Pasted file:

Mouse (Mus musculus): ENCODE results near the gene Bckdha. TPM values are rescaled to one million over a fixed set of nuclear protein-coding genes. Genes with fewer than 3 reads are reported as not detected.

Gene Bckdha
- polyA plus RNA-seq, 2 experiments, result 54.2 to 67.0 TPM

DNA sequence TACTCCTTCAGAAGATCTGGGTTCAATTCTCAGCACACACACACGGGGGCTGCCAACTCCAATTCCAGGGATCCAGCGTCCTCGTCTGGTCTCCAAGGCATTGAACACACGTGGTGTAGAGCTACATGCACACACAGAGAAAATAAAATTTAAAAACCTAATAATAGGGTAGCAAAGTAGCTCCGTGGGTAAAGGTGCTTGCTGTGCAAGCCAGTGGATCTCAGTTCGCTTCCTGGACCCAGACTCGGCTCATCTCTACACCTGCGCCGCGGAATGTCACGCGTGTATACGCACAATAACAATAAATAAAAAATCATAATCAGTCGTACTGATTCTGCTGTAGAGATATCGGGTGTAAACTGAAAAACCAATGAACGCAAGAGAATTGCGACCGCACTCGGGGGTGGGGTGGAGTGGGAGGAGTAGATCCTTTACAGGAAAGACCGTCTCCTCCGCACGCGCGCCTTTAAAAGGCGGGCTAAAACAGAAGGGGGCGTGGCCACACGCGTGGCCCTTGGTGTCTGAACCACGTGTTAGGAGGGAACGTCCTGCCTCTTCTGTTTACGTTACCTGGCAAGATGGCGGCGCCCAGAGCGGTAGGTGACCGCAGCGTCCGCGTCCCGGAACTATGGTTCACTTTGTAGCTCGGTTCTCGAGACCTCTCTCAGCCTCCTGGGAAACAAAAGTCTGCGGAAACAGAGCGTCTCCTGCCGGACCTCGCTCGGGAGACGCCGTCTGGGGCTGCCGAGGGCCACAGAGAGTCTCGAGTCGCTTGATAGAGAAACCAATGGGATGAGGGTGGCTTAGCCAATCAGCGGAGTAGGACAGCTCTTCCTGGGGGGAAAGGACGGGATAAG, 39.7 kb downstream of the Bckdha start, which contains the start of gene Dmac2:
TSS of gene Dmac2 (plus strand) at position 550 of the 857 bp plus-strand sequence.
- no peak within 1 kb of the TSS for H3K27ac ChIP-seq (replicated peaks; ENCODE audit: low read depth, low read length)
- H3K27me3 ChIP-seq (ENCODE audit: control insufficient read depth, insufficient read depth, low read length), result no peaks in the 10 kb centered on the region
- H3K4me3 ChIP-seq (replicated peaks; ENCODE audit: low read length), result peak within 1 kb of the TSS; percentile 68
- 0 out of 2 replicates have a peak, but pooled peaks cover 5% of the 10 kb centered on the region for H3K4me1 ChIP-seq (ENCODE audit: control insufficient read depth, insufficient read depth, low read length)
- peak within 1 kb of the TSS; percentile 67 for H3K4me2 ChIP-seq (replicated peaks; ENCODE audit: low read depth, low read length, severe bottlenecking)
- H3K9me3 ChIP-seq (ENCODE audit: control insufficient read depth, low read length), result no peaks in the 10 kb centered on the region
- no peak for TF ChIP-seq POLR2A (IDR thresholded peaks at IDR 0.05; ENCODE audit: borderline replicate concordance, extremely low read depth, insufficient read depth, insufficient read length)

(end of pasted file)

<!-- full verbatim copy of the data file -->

Mouse (Mus musculus): ENCODE results near the gene Bckdha. TPM values are rescaled to one million over a fixed set of nuclear protein-coding genes. Genes with fewer than 3 reads are reported as not detected.

Gene Bckdha
- polyA plus RNA-seq, 2 experiments, result 54.2 to 67.0 TPM

DNA sequence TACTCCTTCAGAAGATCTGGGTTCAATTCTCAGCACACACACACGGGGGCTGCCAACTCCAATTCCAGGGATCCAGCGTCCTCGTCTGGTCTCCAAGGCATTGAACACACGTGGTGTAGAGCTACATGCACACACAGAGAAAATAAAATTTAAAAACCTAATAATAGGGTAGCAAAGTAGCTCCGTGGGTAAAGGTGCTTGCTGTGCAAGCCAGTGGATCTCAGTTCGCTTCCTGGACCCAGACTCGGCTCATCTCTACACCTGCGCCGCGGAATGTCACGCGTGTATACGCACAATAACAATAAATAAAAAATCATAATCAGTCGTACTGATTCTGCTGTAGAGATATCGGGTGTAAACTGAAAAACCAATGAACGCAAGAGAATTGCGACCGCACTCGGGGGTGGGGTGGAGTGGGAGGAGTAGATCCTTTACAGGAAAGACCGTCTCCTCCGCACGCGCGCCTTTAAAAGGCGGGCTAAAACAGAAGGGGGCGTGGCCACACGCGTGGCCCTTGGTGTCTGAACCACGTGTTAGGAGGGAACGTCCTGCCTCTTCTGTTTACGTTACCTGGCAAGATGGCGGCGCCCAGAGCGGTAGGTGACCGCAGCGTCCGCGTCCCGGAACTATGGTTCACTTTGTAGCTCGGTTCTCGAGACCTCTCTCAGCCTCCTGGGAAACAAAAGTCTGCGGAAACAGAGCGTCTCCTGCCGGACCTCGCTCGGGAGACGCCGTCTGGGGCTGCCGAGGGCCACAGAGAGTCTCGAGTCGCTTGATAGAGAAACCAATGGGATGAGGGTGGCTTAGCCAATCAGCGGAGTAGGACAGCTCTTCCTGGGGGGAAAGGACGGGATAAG, 39.7 kb downstream of the Bckdha start, which contains the start of gene Dmac2:
TSS of gene Dmac2 (plus strand) at position 550 of the 857 bp plus-strand sequence.
- no peak within 1 kb of the TSS for H3K27ac ChIP-seq (replicated peaks; ENCODE audit: low read depth, low read length)
- H3K27me3 ChIP-seq (ENCODE audit: control insufficient read depth, insufficient read depth, low read length), result no peaks in the 10 kb centered on the region
- H3K4me3 ChIP-seq (replicated peaks; ENCODE audit: low read length), result peak within 1 kb of the TSS; percentile 68
- 0 out of 2 replicates have a peak, but pooled peaks cover 5% of the 10 kb centered on the region for H3K4me1 ChIP-seq (ENCODE audit: control insufficient read depth, insufficient read depth, low read length)
- peak within 1 kb of the TSS; percentile 67 for H3K4me2 ChIP-seq (replicated peaks; ENCODE audit: low read depth, low read length, severe bottlenecking)
- H3K9me3 ChIP-seq (ENCODE audit: control insufficient read depth, low read length), result no peaks in the 10 kb centered on the region
- no peak for TF ChIP-seq POLR2A (IDR thresholded peaks at IDR 0.05; ENCODE audit: borderline replicate concordance, extremely low read depth, insufficient read depth, insufficient read length)